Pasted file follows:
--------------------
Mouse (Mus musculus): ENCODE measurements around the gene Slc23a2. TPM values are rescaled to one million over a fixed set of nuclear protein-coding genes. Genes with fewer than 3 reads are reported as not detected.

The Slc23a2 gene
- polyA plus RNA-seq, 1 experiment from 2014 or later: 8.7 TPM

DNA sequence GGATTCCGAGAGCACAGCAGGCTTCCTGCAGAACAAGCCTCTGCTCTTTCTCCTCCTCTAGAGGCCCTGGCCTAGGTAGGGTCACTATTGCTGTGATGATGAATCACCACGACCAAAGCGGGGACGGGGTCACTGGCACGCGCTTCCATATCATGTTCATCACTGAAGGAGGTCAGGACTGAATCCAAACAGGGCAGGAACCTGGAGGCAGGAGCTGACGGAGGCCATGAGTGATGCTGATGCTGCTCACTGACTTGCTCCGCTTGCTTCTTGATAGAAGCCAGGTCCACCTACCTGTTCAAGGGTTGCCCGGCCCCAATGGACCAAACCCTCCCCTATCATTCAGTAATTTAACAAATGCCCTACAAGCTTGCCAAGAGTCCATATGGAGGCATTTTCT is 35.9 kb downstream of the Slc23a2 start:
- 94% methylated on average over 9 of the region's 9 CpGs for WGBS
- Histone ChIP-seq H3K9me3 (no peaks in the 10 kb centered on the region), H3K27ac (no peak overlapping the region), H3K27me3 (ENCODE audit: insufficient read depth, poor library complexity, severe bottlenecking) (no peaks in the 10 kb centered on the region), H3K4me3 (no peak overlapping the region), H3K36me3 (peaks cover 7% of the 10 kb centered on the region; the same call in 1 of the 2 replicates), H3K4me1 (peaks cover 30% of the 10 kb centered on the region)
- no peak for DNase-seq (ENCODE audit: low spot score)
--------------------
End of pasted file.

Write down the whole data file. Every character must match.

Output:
Mouse (Mus musculus): ENCODE measurements around the gene Slc23a2. TPM values are rescaled to one million over a fixed set of nuclear protein-coding genes. Genes with fewer than 3 reads are reported as not detected.

The Slc23a2 gene
- polyA plus RNA-seq, 1 experiment from 2014 or later: 8.7 TPM

DNA sequence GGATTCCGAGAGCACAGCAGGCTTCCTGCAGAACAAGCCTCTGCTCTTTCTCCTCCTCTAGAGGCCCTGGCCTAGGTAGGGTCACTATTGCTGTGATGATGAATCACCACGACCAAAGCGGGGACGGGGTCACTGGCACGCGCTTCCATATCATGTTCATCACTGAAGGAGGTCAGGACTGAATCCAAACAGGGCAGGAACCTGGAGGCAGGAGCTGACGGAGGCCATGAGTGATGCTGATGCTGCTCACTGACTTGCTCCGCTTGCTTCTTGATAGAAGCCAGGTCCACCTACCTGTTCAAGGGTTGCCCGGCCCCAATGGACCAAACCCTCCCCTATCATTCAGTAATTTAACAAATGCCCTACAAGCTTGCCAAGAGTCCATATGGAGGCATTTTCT is 35.9 kb downstream of the Slc23a2 start:
- 94% methylated on average over 9 of the region's 9 CpGs for WGBS
- Histone ChIP-seq H3K9me3 (no peaks in the 10 kb centered on the region), H3K27ac (no peak overlapping the region), H3K27me3 (ENCODE audit: insufficient read depth, poor library complexity, severe bottlenecking) (no peaks in the 10 kb centered on the region), H3K4me3 (no peak overlapping the region), H3K36me3 (peaks cover 7% of the 10 kb centered on the region; the same call in 1 of the 2 replicates), H3K4me1 (peaks cover 30% of the 10 kb centered on the region)
- no peak for DNase-seq (ENCODE audit: low spot score)